Another key component in the recipe for AI success is the networking factor. Operationalization of AI requires near-real-time flow of data from multiple sources from edge to the data center; without integrating these sources, the power of AI can be significantly diminished. Towards that end, federal government decision makers have an opportunity to work with leading industry partners to build out underlying technical tools ― indeed, many already do. By leveraging as-a-service arrangements, government can ensure that AI is financially attainable by enabling modernization and adoption of AI-ready infrastructure in a cost-effective business model.
There is a large degree of alignment between the greatest public sector AI opportunities (e.g., data analytics / data science, cybersecurity, and customer serivce) and the applications most frequently identified as success areas. Despite notable share of respondents reporting progress in these areas, 42% indicate that their organization is not in need of implementing AI or has not successfully made progress in any of the listed AI applications.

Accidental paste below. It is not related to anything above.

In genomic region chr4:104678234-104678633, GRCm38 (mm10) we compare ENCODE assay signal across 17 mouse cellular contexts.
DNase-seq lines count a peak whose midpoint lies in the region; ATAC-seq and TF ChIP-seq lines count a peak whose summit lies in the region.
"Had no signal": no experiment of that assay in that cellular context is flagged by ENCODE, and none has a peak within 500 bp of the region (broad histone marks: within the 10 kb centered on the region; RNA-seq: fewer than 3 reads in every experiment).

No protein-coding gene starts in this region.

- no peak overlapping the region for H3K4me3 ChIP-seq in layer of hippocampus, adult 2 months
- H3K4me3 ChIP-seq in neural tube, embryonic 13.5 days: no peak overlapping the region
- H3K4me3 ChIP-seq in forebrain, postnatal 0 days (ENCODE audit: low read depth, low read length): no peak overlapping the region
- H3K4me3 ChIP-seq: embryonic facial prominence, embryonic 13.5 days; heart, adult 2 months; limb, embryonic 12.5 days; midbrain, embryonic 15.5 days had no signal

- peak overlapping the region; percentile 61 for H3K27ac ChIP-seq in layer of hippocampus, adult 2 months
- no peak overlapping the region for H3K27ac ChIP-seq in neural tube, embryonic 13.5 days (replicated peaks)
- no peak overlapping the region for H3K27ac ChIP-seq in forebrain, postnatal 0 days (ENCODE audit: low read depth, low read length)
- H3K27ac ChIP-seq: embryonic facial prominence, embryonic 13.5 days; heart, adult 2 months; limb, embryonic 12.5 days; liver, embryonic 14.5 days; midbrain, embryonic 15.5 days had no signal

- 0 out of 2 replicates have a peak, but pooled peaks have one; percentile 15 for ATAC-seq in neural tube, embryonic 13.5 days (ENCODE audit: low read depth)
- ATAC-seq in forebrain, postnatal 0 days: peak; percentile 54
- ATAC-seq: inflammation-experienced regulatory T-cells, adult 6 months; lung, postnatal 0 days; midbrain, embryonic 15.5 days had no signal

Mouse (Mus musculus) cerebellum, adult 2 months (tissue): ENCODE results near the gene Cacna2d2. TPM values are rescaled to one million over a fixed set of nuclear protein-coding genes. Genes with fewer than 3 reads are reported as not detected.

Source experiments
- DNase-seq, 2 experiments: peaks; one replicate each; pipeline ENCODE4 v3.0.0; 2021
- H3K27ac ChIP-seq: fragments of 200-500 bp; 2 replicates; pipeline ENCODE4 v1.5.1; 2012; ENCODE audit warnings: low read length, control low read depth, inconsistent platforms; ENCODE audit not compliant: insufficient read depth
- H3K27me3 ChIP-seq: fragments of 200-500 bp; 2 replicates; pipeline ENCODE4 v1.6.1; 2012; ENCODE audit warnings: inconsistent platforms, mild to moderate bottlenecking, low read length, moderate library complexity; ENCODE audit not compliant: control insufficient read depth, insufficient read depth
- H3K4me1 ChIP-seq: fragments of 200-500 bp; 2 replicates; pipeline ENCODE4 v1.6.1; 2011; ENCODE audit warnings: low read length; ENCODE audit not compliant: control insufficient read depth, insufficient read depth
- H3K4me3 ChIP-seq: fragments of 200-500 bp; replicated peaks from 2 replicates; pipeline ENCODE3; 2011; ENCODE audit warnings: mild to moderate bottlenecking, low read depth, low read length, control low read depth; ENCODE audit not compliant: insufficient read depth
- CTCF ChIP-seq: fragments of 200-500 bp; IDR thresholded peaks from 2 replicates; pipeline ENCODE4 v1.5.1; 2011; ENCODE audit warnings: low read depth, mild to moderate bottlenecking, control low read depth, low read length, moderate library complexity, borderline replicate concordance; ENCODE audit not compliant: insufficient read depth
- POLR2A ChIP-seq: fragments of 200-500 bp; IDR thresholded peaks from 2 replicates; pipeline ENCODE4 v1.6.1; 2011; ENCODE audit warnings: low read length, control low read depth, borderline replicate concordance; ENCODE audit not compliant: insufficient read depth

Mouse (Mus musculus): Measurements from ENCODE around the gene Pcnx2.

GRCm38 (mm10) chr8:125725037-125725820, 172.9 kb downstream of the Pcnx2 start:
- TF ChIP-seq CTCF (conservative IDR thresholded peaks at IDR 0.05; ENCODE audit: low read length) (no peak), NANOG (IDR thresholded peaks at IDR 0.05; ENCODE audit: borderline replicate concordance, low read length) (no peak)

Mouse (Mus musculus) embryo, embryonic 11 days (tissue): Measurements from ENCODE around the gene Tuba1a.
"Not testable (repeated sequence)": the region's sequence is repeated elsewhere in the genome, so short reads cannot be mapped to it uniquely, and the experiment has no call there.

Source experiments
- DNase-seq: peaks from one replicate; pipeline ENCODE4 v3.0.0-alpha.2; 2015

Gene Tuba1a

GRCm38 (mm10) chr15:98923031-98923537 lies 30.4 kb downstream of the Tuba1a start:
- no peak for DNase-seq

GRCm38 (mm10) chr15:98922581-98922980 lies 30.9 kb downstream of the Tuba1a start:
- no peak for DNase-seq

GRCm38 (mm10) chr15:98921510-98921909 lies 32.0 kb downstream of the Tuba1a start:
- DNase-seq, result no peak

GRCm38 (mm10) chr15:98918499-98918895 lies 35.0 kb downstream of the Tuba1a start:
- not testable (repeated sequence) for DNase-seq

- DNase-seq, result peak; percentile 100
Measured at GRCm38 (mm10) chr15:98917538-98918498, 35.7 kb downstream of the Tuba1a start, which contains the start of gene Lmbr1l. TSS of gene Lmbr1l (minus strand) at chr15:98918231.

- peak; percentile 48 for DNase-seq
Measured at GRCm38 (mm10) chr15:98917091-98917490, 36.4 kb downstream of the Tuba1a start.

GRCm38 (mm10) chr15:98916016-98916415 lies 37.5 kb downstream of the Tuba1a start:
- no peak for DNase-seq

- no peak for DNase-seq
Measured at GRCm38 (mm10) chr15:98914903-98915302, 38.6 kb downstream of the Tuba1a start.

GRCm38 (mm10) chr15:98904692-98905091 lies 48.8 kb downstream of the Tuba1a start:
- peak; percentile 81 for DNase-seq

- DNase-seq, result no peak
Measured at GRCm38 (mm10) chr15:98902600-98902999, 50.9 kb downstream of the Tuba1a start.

Indeed, while confirming some ongoing assumptions about AI — namely, that the technology carries special promise in data applications as well as cyber defense — survey respondents also showed the capacity for AI to improve more mission critical functions (e.g., financial management and customer service), demonstrating potential new areas for cost savings and optimization.